Researchers in Germany have used nanotechnology to create amazing paper. With all the outward signs of an ordinary paper sheet, “nanopaper” with a simple click of an electric toggle switch becomes soft, like a rag, and restores the hardness of the power outage field. Moreover, the stiffness can be controlled by changing the voltage level. Such a property, for example, can help in the creation of materials that automatically damp shocks.
As a starting point for research, scientists from the University of Johannes Gutenberg in Mainz and the University of Freiburg took such a substance from the walls of wood cells as cellulose nanofibrils. It, for example, can be obtained from wood waste. The particles of this material are much smaller than ordinary cellulose fibers, therefore, even transparent, and much stronger “paper” can be made from them.
In the course of experiments, it was found that when an electric current is applied to such a “nanopaper”, it heats up and the bonds of cellulose nanofibrils fibers with each other are destroyed. This leads to the fact that the material completely or partially loses its rigidity – it softens. Relieving stress restores bonds at the intersection of nanofibers and returns the material to its original stiffness.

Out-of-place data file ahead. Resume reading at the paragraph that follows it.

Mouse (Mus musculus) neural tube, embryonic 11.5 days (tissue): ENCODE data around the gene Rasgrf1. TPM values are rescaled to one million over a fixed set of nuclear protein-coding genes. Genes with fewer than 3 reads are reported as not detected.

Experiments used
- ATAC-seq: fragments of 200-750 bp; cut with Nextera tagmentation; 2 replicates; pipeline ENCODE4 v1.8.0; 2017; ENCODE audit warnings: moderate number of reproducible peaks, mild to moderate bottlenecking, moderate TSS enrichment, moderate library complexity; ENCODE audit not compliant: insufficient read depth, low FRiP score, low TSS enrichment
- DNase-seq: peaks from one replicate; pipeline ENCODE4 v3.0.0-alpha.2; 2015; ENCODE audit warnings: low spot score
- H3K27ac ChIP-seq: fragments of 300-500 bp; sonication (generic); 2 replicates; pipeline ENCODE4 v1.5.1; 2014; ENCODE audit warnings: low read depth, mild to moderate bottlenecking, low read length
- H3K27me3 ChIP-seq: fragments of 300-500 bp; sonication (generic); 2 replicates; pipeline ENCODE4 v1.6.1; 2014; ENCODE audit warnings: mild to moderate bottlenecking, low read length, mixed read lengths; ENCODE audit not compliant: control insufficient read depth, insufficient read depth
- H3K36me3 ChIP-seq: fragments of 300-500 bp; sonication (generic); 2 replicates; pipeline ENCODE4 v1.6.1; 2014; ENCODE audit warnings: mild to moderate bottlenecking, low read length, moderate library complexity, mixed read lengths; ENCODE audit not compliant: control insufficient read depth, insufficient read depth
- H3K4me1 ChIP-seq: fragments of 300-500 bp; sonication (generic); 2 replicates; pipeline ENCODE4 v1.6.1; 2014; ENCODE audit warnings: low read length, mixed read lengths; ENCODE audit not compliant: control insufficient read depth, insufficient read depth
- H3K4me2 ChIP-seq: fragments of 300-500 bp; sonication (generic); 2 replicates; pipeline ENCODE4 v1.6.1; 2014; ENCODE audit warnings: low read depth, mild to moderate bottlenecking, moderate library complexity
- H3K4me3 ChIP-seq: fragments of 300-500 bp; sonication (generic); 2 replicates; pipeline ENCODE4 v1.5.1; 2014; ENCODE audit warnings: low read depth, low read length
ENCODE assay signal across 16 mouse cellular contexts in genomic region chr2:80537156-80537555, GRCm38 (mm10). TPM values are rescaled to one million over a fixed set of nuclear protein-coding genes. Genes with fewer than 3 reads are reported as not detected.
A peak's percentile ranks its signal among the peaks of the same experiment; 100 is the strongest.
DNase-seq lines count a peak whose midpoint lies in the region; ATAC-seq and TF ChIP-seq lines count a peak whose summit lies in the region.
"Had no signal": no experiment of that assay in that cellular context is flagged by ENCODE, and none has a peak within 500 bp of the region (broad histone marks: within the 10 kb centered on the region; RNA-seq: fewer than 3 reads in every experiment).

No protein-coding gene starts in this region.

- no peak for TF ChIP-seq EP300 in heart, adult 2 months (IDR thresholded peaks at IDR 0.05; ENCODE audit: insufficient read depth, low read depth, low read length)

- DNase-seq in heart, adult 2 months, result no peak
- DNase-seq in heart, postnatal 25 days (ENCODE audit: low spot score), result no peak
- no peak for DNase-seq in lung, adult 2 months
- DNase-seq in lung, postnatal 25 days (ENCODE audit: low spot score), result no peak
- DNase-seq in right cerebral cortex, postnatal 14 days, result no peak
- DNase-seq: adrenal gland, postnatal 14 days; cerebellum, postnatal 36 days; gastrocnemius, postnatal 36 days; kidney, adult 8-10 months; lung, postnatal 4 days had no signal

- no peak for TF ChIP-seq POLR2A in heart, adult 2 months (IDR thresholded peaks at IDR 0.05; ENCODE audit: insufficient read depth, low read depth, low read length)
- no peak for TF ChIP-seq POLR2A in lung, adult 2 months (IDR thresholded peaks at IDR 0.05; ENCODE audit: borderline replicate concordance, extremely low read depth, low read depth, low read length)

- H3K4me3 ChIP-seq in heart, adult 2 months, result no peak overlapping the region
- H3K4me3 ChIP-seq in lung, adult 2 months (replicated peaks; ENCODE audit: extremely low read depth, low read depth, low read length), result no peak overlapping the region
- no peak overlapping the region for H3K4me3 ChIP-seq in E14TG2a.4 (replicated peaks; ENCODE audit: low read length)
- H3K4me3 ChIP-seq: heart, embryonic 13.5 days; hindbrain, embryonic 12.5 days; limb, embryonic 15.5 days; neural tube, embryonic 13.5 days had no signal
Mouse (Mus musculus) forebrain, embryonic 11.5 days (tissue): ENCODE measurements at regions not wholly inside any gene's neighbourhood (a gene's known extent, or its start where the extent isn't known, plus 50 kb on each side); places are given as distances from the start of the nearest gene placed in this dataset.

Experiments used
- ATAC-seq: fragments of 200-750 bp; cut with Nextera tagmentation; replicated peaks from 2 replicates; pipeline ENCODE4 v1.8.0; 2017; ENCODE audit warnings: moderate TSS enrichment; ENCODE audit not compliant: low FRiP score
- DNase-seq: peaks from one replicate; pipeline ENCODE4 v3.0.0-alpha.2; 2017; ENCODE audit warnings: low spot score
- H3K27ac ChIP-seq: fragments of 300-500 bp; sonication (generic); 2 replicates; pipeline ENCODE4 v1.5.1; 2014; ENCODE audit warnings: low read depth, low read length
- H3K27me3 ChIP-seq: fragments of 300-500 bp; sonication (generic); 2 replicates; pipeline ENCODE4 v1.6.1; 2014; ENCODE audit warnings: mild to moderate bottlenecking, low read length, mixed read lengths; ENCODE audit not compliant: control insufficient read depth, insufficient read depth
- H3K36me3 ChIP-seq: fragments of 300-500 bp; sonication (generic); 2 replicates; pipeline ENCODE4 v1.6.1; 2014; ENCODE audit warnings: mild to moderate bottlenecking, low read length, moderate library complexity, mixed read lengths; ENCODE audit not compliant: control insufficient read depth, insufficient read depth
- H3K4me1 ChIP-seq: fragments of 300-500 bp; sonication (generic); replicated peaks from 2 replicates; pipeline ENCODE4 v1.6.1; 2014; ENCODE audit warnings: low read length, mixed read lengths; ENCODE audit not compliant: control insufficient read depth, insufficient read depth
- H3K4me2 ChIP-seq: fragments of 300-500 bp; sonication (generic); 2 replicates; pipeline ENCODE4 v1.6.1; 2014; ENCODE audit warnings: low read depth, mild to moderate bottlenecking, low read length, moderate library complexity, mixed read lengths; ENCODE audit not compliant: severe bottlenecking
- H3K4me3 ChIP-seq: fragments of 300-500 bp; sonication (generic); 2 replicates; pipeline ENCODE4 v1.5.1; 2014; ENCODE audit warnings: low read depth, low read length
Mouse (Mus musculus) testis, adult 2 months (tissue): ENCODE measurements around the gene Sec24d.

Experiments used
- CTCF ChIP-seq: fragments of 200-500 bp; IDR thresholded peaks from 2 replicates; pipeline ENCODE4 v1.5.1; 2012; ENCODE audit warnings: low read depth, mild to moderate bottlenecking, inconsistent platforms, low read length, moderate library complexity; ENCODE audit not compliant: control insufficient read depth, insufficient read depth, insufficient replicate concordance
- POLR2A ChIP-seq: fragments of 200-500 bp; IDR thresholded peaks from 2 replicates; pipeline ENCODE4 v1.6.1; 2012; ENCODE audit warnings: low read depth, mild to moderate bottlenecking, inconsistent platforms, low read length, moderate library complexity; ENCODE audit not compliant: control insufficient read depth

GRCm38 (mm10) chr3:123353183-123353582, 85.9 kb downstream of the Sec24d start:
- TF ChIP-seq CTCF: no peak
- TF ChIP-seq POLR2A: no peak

Interestingly, the scientists did not stop there and are going to improve the material to such properties so that it can independently accumulate a charge and use it if necessary. Such a property will help to set a certain response threshold for the material to absorb the load energy. Instead of all sorts of automation, which can be done today, material with a store of energy on board can by simpler means and very selectively damp shocks and increased loads, for example, in a car accident.
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